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USAID Hub and Tanzania Private Sector Federation achieve nine trade-enabling reforms

Published on March 16, 2018


The USAID Hub completed a yearlong grant with the Tanzania Private Sector Foundation (TPSF) this week, under which nine trade-facilitating reforms were achieved. The reforms strengthen Tanzania’s trade and investment environment for international businesses looking to trade and invest. Reforms included the elimination of a value-added tax on ancillary transport services, the abolition of various fees and levies related to agriculture, and the reduction of tariffs on food crops. The grant built TPSF’s capacity to identify policies and regulations that inhibit the free movement of goods, services and capital and to advocate for evidence-based reforms, thus enabling Tanzania’s private sector to sustainably promote compliance with the EAC Common Market Protocol and free-market principles.

The East African Community Common Market Protocol is a regional trade agreement between Burundi, Kenya, Rwanda, Uganda, Tanzania and South Sudan that seeks to liberalize the trade in goods, services and ease the movement of capital among other rights and freedoms. Since 2016, TPSF and the East Africa Trade and Investment Hub have worked to improve Tanzania’s trade policy and bring about regulatory reforms through facilitating trade and dialogue, ensuring competitiveness in other regional markets.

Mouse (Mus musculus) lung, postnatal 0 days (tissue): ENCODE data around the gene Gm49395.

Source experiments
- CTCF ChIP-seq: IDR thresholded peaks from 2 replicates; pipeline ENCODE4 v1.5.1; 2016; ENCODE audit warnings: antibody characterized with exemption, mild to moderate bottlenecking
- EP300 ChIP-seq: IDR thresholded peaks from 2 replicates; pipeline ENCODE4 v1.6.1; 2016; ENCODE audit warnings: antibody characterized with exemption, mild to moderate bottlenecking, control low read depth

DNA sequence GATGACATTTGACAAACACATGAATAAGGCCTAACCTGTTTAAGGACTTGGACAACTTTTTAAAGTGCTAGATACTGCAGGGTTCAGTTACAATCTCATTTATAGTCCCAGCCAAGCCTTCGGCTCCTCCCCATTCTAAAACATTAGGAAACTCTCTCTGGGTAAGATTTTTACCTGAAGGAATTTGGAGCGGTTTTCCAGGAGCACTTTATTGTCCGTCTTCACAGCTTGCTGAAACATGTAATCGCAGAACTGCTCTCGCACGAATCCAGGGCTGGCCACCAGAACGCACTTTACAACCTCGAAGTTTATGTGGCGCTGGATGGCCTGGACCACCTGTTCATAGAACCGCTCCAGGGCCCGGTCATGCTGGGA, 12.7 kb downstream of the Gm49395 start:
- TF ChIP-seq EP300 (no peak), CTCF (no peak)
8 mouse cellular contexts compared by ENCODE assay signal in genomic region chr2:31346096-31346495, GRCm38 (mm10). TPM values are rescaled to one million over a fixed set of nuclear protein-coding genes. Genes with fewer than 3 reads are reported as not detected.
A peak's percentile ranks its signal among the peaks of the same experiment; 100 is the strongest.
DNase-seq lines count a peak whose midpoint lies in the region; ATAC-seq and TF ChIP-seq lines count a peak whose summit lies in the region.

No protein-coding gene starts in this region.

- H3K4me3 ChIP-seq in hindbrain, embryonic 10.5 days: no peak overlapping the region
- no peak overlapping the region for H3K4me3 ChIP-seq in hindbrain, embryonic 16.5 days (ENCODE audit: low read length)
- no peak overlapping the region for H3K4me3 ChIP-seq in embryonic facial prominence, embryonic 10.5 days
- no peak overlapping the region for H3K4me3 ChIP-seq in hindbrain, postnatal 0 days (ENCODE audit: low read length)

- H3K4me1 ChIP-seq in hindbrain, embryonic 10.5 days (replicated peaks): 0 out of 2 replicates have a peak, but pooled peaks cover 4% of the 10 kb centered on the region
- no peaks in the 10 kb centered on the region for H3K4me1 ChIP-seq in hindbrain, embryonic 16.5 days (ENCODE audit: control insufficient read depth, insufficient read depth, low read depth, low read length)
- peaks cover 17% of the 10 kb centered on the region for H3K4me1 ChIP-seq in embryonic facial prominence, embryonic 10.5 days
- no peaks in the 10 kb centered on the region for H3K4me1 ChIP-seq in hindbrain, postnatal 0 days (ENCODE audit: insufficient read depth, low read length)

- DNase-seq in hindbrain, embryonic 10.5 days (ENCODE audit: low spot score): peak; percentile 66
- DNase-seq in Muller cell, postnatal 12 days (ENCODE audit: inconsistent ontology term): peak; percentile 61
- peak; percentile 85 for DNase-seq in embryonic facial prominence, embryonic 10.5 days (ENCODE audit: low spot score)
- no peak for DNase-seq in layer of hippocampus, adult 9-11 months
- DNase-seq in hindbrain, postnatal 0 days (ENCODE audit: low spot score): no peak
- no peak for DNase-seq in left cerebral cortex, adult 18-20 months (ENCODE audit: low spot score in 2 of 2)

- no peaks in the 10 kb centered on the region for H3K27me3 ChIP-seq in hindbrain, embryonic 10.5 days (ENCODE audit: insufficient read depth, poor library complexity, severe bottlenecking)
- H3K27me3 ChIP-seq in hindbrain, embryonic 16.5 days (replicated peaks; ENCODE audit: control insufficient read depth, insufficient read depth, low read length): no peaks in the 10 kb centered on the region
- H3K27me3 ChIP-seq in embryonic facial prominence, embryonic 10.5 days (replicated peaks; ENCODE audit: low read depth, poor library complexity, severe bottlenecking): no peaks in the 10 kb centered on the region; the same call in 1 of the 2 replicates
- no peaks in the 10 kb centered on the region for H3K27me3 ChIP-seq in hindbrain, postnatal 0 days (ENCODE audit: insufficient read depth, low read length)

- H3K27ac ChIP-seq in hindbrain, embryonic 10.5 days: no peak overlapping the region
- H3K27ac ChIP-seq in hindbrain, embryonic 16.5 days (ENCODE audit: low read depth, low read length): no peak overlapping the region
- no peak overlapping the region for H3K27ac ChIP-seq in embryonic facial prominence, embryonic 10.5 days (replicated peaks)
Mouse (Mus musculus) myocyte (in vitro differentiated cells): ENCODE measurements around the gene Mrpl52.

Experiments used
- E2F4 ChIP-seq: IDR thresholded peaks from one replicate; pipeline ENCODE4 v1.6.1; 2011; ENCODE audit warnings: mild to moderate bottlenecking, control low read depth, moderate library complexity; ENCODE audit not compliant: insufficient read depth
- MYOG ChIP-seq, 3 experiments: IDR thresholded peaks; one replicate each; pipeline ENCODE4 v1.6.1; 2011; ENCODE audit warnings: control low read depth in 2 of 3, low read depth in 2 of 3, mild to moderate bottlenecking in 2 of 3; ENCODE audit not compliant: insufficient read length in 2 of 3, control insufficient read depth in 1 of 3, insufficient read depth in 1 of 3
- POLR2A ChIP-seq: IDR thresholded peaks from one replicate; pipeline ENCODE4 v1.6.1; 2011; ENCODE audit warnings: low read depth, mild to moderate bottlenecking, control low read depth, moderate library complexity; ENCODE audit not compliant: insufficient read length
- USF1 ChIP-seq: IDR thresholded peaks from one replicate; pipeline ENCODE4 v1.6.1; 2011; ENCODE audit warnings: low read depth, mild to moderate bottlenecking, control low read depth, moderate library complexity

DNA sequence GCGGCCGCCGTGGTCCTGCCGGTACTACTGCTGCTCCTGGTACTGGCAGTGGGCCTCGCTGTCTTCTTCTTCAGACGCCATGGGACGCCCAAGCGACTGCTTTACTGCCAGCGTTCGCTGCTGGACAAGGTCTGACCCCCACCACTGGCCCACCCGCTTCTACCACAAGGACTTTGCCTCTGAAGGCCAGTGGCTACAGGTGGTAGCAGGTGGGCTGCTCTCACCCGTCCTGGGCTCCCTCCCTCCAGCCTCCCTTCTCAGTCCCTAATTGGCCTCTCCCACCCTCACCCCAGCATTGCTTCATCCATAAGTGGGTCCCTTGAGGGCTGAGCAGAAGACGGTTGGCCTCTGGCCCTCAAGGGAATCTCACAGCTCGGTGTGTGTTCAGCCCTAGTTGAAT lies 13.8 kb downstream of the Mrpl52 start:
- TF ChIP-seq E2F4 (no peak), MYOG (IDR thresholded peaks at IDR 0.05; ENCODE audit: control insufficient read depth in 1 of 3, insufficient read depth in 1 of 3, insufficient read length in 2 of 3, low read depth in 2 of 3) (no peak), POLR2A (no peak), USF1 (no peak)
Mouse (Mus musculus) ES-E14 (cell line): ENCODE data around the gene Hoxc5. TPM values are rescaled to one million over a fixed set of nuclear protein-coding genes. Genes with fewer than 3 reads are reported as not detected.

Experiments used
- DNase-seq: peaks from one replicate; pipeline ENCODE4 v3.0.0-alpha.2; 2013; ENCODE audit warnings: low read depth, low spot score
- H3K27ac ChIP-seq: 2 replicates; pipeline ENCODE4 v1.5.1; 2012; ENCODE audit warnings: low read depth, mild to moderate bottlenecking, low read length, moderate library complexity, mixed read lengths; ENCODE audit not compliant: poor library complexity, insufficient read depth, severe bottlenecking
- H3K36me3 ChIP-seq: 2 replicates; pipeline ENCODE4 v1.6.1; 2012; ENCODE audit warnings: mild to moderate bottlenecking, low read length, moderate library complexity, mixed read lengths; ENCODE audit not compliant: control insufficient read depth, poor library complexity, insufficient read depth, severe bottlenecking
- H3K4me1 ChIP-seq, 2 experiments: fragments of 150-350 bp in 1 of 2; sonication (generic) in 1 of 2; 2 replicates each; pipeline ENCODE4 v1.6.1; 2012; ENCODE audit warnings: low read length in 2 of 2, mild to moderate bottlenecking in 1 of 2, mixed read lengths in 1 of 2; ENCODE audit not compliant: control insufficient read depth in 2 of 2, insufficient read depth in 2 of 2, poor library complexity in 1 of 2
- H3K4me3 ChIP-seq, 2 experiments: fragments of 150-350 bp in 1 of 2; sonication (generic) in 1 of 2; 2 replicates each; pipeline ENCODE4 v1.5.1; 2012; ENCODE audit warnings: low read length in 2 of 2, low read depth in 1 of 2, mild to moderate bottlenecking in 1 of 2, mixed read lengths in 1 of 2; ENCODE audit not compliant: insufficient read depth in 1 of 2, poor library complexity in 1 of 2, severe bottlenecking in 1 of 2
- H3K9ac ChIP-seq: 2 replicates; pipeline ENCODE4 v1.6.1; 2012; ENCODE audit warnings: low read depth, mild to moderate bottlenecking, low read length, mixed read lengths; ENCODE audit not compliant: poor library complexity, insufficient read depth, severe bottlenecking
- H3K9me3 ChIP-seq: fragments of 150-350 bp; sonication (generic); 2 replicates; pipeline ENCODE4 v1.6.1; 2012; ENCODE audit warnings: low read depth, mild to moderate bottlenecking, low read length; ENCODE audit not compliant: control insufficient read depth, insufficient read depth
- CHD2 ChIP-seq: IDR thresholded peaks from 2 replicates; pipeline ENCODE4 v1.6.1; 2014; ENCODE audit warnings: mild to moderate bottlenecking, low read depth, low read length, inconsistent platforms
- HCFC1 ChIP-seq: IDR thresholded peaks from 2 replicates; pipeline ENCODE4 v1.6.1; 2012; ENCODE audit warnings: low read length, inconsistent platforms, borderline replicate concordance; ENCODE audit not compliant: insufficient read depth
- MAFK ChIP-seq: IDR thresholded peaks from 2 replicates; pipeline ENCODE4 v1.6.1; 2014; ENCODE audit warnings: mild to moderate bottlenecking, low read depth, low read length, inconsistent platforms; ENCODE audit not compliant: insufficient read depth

TPSF continues to work in its own capacity to facilitate trade in the region through continued policy advocacy and interventions, eliminating non-tariff barriers through its numerous regional dialogue platforms, as well as ensuring compliance with the East African Community Common Market Protocol. TPSF and the East Africa Trade and Investment Hub will continue to identify areas for future cooperation in support of TPSF’s goal of promoting private sector-led social and economic development and the U.S. Government’s commitment to spurring inclusive, broad-based economic growth and trade in Tanzania.